Meanwhile, Pfeiffer, who got the part after Annette Bening got pregnant and left it, delivers one of the big movie star twists in comic book cinema: a stealthy embodiment of a hell-hath-no-fury attitude, hissing poisonous one-liners with confidence. and waging war against Gotham’s powerful, sexist exploiters. In both stylized performances and instantly iconic, form-fitting patchwork clothing, she could have stepped straight from the panels of the source material. Yet Pfeiffer also evokes the raw despair of a true identity crisis, roaring to the surface during a major alter-ego, ballroom tango with the enemy in the film’s silence before the climax.

If the political contest suggests a classic Preston Sturges comedy in superhero draft, there’s a whiff of Ernst Lubitsch in the screwball romance between Keaton and Pfeiffer, who circle each other in various forms of evening wear, hiding their double lives, secret identities and battle scars over a log fire cannon. . Batman Returns is hands down the kinky treatment of these characters on the big screen: the one that dares to see S&M fantasy in people who bury their svelte physiques under rubber and leather. It’s one of the reasons parents were so outraged by the weirder sequel, and why McDonald’s rejected the Happy Meals line. The dialogue is dripping with allusions. The Penguin, a cackling pervert, hungrily sniffs Catwoman’s boot and lusts after his interns.

Danny DeVito plays The Penguin, a pale-faced character with a beak-like nose.  In this scene, he stands in a sewer surrounded by penguins, holding an open umbrella with a black and white swirl pattern as a shield.
Danny DeVito plays the deformed and tormented Oswald Cobblepot aka the Penguin in Batman Returns. Photo: Warner Bros./Allstar

Remarkably, the film also has a class conscience. The real villain is neither the Penguin nor Catwoman, but Christopher Walken’s startled robber baron Max Shreck, named after the actor who played Nosferatu, but clearly modeled after a younger Donald Trump. He is, of course, another distorted mirror image of Batman – a Bruce Wayne who wants to prey on the humans instead of protecting them. “The law doesn’t apply to men like him,” Pfeiffer’s Catwoman sagaciously says of her boss, the man who pushed her out a window to complete her story of the origins of a supervillain. Years before Christopher Nolan sent Bane to occupy Wall Street, Burton more casually sent a jolt of class struggle through Gotham.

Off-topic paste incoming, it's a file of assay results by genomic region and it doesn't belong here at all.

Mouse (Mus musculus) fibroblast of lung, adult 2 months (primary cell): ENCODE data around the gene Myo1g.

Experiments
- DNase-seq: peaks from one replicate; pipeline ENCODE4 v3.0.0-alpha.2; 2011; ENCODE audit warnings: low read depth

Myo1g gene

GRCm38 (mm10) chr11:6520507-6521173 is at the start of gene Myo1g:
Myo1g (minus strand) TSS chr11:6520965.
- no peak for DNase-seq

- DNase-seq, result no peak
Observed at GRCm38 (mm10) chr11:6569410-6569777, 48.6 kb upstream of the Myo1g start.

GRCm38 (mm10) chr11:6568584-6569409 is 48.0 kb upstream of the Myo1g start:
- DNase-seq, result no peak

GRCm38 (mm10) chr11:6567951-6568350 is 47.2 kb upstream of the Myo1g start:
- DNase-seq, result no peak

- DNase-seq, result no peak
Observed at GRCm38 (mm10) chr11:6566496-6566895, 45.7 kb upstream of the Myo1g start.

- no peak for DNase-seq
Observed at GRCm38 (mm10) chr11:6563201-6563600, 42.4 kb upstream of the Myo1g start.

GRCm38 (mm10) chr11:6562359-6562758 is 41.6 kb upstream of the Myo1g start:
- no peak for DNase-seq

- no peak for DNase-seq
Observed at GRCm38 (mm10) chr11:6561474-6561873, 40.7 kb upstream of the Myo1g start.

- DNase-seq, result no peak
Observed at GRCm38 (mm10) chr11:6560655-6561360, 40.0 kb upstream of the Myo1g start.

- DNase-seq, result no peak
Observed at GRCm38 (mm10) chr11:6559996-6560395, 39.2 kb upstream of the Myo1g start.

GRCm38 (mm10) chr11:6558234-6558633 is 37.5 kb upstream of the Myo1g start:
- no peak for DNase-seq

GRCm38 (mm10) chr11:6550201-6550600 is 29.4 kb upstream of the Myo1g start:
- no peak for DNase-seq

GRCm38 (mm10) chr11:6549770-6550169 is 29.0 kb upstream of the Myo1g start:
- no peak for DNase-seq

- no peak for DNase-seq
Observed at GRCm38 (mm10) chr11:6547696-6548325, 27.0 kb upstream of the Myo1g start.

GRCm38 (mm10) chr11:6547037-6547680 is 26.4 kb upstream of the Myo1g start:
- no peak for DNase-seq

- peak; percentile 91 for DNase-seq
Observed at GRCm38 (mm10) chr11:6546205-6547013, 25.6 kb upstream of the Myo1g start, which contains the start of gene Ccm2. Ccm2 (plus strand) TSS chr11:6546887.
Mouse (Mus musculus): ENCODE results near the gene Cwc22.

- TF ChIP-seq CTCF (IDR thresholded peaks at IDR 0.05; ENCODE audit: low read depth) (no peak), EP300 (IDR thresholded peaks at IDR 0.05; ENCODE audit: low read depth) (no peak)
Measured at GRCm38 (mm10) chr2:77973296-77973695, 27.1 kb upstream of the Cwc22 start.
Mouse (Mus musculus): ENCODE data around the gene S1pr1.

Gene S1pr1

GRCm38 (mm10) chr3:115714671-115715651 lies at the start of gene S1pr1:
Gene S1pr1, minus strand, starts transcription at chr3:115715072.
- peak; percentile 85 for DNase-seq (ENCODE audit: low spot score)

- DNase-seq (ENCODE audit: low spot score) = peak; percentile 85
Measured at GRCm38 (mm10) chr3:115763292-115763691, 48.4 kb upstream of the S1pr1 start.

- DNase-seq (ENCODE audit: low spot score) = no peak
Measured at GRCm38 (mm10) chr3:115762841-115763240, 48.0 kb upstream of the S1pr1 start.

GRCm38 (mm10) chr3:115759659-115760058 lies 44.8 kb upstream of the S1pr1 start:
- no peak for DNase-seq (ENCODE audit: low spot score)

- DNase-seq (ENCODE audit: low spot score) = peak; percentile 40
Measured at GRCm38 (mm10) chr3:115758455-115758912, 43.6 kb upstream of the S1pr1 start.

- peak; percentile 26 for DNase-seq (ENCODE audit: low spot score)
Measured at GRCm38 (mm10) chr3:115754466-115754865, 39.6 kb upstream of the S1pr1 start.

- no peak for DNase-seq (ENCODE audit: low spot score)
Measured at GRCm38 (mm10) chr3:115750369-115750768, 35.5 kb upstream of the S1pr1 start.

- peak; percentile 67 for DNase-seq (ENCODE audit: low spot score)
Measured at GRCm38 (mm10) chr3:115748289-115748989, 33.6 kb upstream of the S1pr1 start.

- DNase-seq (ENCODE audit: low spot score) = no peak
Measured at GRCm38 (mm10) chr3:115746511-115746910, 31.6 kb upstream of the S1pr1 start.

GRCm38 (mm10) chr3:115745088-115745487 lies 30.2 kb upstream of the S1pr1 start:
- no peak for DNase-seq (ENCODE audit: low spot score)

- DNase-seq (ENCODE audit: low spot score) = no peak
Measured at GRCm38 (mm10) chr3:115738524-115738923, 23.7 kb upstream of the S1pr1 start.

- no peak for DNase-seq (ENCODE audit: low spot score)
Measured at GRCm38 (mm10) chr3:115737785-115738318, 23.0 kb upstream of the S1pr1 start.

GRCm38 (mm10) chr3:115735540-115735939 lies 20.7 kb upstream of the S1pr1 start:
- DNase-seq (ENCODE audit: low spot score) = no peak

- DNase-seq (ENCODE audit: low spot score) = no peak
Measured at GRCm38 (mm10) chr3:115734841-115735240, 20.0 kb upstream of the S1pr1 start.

As an adaptation, Batman Returns plays just as fast and loosely as, well, the first Batman. Burton was quick to admit, in the memoir Burton on Burton, that he wasn’t much of a comic book reader—an admission that underscored his disdain for the canonical backstory and elements such as the character’s traditional dislike for killing. To some diehards, his Batman movies are heresy. Sure, they come from a less loyal or fan-pleasing era of comic book blockbusters. But their exaggerated visual pleasures and splashback-sized performances have their own allegiance to the original medium, a kinship to pulp spirit. They reject realism, which is perhaps the most appropriate approach to the story of a man who dresses up as a bat to beat up people with a similar flair for the dramatic.

What really marks Batman Returns as a product of an entirely different era of superhero spectacles is the decisive authorship victory that Burton claims over his borrowed intellectual property. Joel Schumacher, Nolan, Zack Snyder, Todd Phillips – all these filmmakers have found ways to put their own brand on the Batman mythos. But none of them have molded it so completely successfully in the form of their own preoccupations and obsessions. Batman Returns is first a Tim Burton movie, then a Batman movie. And to watch it today, at a time when finding the directorial soul of a superhero movie often requires some real detective work, basking in the eccentricity of its feat. The bat signal just can’t compete with the freak flag Burton flies over the Gotham skyline.